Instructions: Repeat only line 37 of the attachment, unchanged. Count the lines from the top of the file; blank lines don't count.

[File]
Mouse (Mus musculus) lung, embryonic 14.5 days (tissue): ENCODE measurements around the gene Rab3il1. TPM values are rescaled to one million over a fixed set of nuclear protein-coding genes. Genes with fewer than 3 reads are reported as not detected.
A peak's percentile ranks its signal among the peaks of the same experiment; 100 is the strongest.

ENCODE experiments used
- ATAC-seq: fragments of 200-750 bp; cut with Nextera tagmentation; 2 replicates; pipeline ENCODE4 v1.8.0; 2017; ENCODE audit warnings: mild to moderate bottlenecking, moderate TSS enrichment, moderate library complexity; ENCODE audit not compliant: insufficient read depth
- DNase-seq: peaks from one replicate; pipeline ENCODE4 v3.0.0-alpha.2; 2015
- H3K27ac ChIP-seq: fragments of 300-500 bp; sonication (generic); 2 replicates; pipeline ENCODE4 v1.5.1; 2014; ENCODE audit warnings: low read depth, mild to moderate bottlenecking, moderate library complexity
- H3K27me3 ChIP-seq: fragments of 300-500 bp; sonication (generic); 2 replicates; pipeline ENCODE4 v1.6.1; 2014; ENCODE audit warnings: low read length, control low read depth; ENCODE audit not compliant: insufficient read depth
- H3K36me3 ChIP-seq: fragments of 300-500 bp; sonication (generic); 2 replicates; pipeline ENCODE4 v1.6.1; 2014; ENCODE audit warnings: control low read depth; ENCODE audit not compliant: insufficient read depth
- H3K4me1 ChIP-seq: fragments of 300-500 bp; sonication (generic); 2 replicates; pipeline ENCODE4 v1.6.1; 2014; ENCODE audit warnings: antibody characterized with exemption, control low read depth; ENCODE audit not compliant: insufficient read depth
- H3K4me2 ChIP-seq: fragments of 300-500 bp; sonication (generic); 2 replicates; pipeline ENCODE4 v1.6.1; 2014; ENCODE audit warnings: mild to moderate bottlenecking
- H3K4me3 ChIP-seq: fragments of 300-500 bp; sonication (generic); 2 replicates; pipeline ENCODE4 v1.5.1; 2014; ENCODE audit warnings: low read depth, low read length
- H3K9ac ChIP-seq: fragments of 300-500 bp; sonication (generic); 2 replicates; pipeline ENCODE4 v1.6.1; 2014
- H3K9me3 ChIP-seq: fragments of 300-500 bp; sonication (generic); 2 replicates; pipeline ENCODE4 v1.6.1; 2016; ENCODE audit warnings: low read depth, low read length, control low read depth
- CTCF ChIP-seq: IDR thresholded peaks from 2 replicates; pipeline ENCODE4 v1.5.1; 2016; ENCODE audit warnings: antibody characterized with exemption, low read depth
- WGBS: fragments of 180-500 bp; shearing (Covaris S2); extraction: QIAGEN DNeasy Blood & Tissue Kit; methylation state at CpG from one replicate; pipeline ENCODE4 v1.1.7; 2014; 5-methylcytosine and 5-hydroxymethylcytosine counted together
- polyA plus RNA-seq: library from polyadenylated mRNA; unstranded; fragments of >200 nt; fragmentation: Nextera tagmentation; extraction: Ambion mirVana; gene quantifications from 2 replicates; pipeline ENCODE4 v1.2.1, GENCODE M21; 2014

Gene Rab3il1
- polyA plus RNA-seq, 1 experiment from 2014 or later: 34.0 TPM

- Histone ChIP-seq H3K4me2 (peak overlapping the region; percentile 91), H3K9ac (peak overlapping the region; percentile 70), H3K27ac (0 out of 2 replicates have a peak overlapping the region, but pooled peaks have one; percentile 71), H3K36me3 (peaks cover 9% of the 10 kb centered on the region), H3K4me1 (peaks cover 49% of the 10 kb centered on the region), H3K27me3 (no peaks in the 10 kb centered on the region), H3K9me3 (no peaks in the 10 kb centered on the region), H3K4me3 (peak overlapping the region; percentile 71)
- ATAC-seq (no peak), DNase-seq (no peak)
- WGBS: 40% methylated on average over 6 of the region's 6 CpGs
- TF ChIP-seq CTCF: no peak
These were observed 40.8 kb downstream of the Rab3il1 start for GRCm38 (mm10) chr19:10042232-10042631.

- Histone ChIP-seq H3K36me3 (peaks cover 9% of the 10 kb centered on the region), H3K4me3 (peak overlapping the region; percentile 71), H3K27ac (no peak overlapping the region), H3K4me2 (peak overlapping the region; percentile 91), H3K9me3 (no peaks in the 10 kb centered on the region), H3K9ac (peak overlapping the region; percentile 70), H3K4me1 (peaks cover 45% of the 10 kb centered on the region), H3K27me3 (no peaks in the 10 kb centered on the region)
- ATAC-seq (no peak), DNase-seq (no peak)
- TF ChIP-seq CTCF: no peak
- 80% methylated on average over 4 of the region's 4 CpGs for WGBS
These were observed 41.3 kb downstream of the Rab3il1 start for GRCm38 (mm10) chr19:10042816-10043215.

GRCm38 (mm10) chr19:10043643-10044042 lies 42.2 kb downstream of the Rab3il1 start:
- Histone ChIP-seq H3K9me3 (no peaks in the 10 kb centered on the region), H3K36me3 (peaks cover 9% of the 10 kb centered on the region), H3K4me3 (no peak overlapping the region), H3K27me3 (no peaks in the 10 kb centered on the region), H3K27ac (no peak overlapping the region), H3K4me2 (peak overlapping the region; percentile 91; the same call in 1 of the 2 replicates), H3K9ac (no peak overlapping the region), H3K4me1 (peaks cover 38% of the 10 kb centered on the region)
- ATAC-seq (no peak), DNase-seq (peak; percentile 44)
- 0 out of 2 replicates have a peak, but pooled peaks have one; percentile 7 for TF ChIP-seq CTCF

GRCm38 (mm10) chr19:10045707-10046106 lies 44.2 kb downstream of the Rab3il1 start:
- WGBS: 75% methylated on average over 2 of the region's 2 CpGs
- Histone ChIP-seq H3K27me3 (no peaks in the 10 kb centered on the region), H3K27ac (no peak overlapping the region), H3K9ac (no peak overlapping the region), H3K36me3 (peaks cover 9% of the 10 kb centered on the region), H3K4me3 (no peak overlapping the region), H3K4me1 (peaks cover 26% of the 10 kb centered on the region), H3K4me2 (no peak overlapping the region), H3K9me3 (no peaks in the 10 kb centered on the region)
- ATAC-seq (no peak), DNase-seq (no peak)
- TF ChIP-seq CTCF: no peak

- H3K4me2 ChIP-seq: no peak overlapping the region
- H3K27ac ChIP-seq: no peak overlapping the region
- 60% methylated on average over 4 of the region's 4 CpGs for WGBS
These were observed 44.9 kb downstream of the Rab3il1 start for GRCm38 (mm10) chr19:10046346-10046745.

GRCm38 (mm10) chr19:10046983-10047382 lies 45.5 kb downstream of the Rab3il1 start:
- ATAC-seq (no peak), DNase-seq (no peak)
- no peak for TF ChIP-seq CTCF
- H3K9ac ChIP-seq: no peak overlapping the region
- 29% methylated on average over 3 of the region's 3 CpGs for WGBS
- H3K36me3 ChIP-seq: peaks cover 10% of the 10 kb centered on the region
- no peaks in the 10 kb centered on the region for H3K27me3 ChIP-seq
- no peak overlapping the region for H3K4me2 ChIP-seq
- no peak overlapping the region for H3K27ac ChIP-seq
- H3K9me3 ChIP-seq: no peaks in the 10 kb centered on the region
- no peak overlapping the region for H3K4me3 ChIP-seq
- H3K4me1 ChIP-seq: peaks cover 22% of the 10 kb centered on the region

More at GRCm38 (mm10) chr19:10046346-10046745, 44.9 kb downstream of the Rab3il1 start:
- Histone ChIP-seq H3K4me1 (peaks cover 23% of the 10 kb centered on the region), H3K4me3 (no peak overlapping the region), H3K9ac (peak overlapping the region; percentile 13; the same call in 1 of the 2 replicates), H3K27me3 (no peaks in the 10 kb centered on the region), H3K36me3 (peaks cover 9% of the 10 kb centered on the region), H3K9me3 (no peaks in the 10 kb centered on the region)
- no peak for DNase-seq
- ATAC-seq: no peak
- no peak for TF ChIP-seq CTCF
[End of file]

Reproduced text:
- TF ChIP-seq CTCF: no peak